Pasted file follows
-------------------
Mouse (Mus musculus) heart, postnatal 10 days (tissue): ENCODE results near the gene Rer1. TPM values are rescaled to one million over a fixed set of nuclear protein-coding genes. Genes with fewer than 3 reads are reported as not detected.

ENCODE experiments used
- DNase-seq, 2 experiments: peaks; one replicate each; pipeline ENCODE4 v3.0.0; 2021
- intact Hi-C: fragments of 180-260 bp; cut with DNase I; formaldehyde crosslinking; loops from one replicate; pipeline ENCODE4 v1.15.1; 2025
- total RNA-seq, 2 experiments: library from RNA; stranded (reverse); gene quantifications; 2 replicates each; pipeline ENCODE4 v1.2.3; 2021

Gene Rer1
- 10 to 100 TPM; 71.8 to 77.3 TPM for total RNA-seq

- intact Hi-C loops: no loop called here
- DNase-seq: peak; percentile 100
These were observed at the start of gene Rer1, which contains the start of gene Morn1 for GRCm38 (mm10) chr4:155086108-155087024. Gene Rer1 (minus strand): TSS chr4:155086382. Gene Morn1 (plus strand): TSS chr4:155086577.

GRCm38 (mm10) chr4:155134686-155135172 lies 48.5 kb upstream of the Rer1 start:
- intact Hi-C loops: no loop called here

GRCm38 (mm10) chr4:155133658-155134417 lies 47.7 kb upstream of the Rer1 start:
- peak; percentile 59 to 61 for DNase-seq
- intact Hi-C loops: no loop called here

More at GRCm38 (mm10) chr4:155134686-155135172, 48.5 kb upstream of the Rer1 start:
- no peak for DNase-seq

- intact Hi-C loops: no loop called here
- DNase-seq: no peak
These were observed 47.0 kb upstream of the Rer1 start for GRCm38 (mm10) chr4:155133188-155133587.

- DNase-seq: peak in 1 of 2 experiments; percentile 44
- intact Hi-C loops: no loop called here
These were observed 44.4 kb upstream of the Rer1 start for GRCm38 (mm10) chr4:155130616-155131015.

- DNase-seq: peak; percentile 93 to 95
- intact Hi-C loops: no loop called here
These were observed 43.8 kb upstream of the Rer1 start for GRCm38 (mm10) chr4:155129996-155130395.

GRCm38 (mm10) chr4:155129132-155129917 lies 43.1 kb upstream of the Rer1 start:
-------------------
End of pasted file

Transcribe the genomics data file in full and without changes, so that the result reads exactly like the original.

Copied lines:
Mouse (Mus musculus) heart, postnatal 10 days (tissue): ENCODE results near the gene Rer1. TPM values are rescaled to one million over a fixed set of nuclear protein-coding genes. Genes with fewer than 3 reads are reported as not detected.

ENCODE experiments used
- DNase-seq, 2 experiments: peaks; one replicate each; pipeline ENCODE4 v3.0.0; 2021
- intact Hi-C: fragments of 180-260 bp; cut with DNase I; formaldehyde crosslinking; loops from one replicate; pipeline ENCODE4 v1.15.1; 2025
- total RNA-seq, 2 experiments: library from RNA; stranded (reverse); gene quantifications; 2 replicates each; pipeline ENCODE4 v1.2.3; 2021

Gene Rer1
- 10 to 100 TPM; 71.8 to 77.3 TPM for total RNA-seq

- intact Hi-C loops: no loop called here
- DNase-seq: peak; percentile 100
These were observed at the start of gene Rer1, which contains the start of gene Morn1 for GRCm38 (mm10) chr4:155086108-155087024. Gene Rer1 (minus strand): TSS chr4:155086382. Gene Morn1 (plus strand): TSS chr4:155086577.

GRCm38 (mm10) chr4:155134686-155135172 lies 48.5 kb upstream of the Rer1 start:
- intact Hi-C loops: no loop called here

GRCm38 (mm10) chr4:155133658-155134417 lies 47.7 kb upstream of the Rer1 start:
- peak; percentile 59 to 61 for DNase-seq
- intact Hi-C loops: no loop called here

More at GRCm38 (mm10) chr4:155134686-155135172, 48.5 kb upstream of the Rer1 start:
- no peak for DNase-seq

- intact Hi-C loops: no loop called here
- DNase-seq: no peak
These were observed 47.0 kb upstream of the Rer1 start for GRCm38 (mm10) chr4:155133188-155133587.

- DNase-seq: peak in 1 of 2 experiments; percentile 44
- intact Hi-C loops: no loop called here
These were observed 44.4 kb upstream of the Rer1 start for GRCm38 (mm10) chr4:155130616-155131015.

- DNase-seq: peak; percentile 93 to 95
- intact Hi-C loops: no loop called here
These were observed 43.8 kb upstream of the Rer1 start for GRCm38 (mm10) chr4:155129996-155130395.

GRCm38 (mm10) chr4:155129132-155129917 lies 43.1 kb upstream of the Rer1 start: